“I’m losing my mind.” “You’re crazy!” “This is mental!” “Are you insane?” These are everyday lines that we think little of, but it’s about as far as conversations surrounding mental health ever go.
Thanks to, of all things, a TV comertial, I recently learned that May is mental health month. So, I decided now was as good a time as ever to talk about something that few people do and more people should; mental illness, or mental health. Personally, I find the term Mental illness to be slightly extreme for all cases, but to each their own.
The last few years have taught me, if nothing else, to become more aware of my own mental health. Along the way, I began to learn why these topics are kept so quiet and what kinds of things people with or without a mental health condition should know. To start off the month, let’s break a few barriers and discuss some important pieces of mental health awareness.
- Mental health conditions take many different forms. It can range in severity and will effect every person in their own way.
- Not everyone who encounters mental health challenges has a diagnosis, takes medication, or goes to therapy.
- Mental health fluctuates, just like physical health can. Some times are fine, others not so hot.
- Anyone can experience difficulties with their mental health at any time, for any number of reasons.
- It’s important to be aware of your own emotional needs, as well as develop strategies for those moments when everything is going wild.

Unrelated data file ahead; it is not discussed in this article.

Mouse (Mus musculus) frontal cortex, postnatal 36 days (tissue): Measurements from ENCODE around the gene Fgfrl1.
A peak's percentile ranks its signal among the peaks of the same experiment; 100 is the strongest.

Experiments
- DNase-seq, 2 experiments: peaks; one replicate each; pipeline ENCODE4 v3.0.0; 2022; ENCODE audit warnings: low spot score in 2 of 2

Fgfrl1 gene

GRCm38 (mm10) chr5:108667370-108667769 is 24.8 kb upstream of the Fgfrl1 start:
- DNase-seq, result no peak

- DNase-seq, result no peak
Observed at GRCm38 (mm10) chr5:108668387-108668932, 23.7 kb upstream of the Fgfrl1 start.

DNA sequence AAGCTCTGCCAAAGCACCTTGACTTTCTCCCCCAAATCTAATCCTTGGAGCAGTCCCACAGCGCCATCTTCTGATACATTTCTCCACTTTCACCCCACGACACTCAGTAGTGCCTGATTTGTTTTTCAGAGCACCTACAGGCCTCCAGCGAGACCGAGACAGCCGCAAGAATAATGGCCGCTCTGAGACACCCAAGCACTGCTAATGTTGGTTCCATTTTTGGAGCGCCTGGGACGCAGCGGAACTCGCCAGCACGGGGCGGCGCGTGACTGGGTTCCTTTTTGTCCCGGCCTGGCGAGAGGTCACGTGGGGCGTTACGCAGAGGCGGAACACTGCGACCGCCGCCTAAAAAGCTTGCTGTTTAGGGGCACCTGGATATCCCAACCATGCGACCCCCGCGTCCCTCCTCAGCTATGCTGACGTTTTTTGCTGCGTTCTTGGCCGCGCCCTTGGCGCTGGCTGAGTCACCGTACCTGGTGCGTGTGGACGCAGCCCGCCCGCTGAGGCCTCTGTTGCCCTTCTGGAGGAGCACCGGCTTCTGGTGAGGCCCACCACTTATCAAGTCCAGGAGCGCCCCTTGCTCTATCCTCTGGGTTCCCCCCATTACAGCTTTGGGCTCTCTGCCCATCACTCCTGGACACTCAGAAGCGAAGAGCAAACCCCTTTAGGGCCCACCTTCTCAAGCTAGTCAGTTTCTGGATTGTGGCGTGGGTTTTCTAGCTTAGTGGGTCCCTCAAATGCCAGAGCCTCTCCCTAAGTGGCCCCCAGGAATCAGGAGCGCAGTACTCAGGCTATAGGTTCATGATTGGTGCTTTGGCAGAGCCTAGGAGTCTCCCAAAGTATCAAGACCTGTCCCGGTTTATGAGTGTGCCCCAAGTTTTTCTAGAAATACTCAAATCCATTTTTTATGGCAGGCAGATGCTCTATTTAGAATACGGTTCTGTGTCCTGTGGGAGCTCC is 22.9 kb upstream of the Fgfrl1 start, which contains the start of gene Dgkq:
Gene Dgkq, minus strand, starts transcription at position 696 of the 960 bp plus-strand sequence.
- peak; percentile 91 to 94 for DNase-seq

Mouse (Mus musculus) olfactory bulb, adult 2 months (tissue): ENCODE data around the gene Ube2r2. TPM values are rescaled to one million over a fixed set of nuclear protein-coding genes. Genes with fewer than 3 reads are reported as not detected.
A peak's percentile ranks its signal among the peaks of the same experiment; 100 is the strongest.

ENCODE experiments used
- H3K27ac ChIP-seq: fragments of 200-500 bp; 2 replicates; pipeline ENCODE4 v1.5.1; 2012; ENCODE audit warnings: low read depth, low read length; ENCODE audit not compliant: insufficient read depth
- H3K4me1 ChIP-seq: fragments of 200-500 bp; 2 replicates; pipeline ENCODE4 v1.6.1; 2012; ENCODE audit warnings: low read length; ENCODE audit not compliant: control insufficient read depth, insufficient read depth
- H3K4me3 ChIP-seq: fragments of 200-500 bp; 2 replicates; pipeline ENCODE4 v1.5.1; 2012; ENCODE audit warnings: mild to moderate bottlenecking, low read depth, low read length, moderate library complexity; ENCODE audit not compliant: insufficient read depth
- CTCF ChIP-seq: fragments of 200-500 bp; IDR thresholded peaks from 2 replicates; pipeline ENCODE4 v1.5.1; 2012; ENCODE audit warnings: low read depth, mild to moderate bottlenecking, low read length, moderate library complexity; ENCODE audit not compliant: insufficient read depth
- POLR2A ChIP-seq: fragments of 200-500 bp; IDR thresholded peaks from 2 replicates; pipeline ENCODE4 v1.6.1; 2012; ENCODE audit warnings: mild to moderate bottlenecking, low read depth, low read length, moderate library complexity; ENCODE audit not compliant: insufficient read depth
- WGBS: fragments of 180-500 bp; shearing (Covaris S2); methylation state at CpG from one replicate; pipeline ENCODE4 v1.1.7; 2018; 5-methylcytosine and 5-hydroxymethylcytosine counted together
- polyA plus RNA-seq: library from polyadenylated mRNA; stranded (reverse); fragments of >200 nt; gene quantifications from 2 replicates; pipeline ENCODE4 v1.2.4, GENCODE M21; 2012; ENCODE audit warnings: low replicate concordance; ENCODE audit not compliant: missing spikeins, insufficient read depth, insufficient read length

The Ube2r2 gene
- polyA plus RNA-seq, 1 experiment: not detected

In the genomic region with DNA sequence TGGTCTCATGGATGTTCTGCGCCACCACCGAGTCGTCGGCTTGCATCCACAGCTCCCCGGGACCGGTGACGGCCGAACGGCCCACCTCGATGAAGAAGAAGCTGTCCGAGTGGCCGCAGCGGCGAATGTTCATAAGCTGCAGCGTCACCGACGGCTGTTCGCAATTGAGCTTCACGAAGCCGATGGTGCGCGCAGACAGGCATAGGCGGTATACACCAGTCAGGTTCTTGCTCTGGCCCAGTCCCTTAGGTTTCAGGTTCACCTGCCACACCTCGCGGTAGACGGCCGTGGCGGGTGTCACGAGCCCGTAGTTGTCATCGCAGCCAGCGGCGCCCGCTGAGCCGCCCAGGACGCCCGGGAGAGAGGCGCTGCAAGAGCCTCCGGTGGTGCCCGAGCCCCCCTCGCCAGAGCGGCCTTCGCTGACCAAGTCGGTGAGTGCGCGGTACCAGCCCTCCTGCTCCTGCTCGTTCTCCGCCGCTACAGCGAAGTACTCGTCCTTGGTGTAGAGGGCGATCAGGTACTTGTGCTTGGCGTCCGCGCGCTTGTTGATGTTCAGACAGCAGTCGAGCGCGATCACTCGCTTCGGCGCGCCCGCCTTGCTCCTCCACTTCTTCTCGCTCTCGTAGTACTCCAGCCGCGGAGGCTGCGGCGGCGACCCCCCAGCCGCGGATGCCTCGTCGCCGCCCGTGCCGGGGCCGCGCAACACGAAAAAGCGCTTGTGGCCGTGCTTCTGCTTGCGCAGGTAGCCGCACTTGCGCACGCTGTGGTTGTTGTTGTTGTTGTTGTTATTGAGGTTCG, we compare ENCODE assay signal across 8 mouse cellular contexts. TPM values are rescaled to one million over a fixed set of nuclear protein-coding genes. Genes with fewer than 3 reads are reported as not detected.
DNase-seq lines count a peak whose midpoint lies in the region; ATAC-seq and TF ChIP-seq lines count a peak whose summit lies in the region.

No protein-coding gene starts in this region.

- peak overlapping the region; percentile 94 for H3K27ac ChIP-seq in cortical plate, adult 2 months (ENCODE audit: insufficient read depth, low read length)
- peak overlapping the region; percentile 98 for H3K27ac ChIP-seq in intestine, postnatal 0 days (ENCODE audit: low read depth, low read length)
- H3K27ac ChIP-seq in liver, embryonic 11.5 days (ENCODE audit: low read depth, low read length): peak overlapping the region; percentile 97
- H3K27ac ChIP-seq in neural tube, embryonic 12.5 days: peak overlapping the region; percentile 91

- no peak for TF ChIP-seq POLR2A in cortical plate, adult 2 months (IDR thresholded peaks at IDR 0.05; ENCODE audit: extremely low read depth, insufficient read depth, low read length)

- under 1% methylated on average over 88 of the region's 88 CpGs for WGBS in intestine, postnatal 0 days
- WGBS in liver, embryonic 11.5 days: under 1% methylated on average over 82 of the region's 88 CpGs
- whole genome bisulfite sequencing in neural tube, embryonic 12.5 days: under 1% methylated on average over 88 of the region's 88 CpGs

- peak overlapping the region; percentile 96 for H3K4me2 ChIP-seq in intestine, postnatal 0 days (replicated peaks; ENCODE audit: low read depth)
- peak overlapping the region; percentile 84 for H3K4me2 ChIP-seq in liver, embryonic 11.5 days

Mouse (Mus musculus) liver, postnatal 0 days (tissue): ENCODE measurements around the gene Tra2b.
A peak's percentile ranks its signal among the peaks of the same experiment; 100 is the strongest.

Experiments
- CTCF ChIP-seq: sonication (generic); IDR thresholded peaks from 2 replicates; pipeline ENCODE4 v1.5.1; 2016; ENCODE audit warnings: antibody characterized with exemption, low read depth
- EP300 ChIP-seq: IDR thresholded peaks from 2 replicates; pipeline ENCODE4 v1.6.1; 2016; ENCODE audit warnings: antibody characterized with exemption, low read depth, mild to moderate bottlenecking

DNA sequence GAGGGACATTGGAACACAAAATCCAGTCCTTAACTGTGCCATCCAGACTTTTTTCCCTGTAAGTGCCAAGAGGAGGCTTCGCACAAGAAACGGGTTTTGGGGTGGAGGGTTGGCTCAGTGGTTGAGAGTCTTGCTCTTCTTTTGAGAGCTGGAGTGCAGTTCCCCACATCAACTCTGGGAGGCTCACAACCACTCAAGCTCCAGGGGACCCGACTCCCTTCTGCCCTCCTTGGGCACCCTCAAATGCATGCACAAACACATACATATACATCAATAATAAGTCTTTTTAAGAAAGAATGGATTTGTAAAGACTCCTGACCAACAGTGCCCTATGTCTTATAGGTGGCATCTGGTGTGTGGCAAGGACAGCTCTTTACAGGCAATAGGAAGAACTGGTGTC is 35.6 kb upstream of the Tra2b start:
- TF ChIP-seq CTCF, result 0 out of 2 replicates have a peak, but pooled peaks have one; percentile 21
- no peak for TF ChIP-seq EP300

- To the same point, it’s equally important for everyone with or without mental health disorders to maintain open dialogue in this regard.
- People who struggle with their mental health may seem perfectly normal, functioning just like anyone else. More often than not, we are well-versed in handling our internal messes.
- If you believe someone you’re close to is having a rough go of things, just check in with them. Supportive networks go a long way.
- Remember that even if someone doesn’t take you up on the offer, doesn’t seem receptive, isn’t wanting to talk, etc, it doesn’t mean they aren’t appreciative or uncaring. Sometimes those reactions come with the territory.
- If you feel like your challenges are to difficult to overcome, There are loads of resources that can help. There’s no shame in calling a hotline, finding a therapist, needing medication, or going to a support group. No one’s in this alone.
Let’s keep the conversation going to continue breaking down the stigmas surrounding mental health. Any tips you think I missed? I’ve got other plans for related topics but would be glad to hear others’ thoughts. Comment below or shoot me a reply on social media. Also, there’s an exciting new way to support the blog with some sweet perks.